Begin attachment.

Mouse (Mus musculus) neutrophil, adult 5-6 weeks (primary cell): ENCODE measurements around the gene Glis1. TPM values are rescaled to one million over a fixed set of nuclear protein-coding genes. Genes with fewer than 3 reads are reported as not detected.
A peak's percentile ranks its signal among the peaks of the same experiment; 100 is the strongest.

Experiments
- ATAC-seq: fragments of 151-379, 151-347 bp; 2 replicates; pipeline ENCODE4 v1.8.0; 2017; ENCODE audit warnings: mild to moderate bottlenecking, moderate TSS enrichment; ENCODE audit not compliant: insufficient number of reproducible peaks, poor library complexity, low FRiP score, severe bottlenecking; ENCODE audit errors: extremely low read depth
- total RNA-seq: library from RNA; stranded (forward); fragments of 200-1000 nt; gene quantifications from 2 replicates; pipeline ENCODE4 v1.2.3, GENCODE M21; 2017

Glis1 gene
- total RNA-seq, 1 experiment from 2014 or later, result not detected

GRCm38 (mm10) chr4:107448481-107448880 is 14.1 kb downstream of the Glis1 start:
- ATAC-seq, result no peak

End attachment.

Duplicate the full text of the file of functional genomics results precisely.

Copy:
Mouse (Mus musculus) neutrophil, adult 5-6 weeks (primary cell): ENCODE measurements around the gene Glis1. TPM values are rescaled to one million over a fixed set of nuclear protein-coding genes. Genes with fewer than 3 reads are reported as not detected.
A peak's percentile ranks its signal among the peaks of the same experiment; 100 is the strongest.

Experiments
- ATAC-seq: fragments of 151-379, 151-347 bp; 2 replicates; pipeline ENCODE4 v1.8.0; 2017; ENCODE audit warnings: mild to moderate bottlenecking, moderate TSS enrichment; ENCODE audit not compliant: insufficient number of reproducible peaks, poor library complexity, low FRiP score, severe bottlenecking; ENCODE audit errors: extremely low read depth
- total RNA-seq: library from RNA; stranded (forward); fragments of 200-1000 nt; gene quantifications from 2 replicates; pipeline ENCODE4 v1.2.3, GENCODE M21; 2017

Glis1 gene
- total RNA-seq, 1 experiment from 2014 or later, result not detected

GRCm38 (mm10) chr4:107448481-107448880 is 14.1 kb downstream of the Glis1 start:
- ATAC-seq, result no peak